U.S. consumer prices increased more than expected in September as rents surged by the most since 1990 and the cost of food also rose, reinforcing expectations the Federal Reserve will deliver a fourth 75-basis-point interest rate hike next month.
The report from the Labor Department on Thursday also showed a measure of underlying inflation posting its biggest annual increase in 40 years as consumers also paid more for health care. The data followed on the heels of last week’s strong employment report, which showed solid job gains in September and a drop in the unemployment rate to a pre-pandemic low of 3.5%.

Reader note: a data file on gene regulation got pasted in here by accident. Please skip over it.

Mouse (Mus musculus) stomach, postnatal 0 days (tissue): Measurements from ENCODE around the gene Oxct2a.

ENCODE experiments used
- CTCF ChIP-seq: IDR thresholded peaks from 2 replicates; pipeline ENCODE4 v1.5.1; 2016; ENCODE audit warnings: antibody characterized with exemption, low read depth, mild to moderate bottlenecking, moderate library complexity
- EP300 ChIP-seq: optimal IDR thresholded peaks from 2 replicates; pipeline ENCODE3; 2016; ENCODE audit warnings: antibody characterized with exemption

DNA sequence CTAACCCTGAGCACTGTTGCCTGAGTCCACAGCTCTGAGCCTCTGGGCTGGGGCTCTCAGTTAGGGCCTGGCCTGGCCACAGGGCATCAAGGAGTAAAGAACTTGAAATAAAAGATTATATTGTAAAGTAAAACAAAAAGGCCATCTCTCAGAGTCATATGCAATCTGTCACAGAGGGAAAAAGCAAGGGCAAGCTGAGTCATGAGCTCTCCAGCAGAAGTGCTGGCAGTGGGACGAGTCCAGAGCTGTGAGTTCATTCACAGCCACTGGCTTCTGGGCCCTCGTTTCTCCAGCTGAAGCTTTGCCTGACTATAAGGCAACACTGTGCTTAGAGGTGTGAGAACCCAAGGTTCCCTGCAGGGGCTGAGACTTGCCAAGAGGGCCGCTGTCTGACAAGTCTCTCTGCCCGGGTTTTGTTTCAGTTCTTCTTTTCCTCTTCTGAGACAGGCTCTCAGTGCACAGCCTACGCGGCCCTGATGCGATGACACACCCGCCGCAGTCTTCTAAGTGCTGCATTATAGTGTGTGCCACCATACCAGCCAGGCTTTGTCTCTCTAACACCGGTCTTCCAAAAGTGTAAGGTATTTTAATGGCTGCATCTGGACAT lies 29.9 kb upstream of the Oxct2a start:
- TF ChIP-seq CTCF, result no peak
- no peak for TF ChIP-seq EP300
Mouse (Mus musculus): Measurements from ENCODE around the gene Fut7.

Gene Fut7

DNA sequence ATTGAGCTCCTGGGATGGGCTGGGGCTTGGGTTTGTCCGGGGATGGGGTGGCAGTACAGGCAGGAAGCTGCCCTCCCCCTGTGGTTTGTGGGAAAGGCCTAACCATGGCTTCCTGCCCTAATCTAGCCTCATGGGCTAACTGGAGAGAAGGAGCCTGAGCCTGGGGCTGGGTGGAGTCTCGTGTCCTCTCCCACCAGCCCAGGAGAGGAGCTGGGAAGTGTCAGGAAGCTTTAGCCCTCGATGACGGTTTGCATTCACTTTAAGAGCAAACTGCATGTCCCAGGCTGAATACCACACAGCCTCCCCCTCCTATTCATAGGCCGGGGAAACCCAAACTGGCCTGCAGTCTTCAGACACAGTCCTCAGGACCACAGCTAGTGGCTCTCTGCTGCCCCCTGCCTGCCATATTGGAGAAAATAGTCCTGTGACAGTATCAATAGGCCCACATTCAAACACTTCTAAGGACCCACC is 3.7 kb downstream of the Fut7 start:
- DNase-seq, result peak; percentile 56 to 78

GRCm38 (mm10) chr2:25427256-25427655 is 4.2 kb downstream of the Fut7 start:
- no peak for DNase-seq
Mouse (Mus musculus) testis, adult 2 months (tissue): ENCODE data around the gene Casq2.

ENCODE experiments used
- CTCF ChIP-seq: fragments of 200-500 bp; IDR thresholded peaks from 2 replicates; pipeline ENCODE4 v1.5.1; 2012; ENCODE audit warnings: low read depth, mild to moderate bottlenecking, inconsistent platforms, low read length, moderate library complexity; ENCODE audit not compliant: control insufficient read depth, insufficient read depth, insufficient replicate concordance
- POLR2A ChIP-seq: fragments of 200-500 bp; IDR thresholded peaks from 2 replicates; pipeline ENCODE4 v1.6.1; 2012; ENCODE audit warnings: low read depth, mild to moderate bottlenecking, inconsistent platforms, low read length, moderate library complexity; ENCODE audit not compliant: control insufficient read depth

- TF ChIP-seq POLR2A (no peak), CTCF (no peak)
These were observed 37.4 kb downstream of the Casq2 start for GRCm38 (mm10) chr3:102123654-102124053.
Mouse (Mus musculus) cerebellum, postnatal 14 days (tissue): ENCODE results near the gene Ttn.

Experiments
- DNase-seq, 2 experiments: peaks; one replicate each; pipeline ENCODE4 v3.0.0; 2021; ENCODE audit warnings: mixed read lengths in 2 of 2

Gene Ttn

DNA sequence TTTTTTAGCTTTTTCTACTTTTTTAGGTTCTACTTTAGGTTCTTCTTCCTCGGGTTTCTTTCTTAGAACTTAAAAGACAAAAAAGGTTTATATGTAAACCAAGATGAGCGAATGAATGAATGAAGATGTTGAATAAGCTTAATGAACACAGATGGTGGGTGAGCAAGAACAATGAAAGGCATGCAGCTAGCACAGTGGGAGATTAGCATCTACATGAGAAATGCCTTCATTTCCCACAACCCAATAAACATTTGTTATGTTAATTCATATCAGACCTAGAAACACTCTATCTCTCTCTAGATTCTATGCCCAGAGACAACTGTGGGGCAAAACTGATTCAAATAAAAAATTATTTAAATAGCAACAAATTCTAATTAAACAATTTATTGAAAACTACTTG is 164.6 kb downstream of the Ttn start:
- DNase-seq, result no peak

“This is not what the Fed wants to see six months into one of the most aggressive tightening cycles in decades,” said Sal Guatieri, a senior economist at BMO Capital Markets in Toronto.
The consumer price index rose 0.4% last month after gaining 0.1% in August. Economists polled by Reuters had forecast the CPI would climb 0.2%.
Food prices increased 0.8%, with the cost of food at home advancing 0.7% amid rises in all six major grocery store food groups. Owners’ equivalent rent, a measure of the amount homeowners would pay to rent or would earn from renting their property, shot up 0.8%, the largest increase since June 1990.
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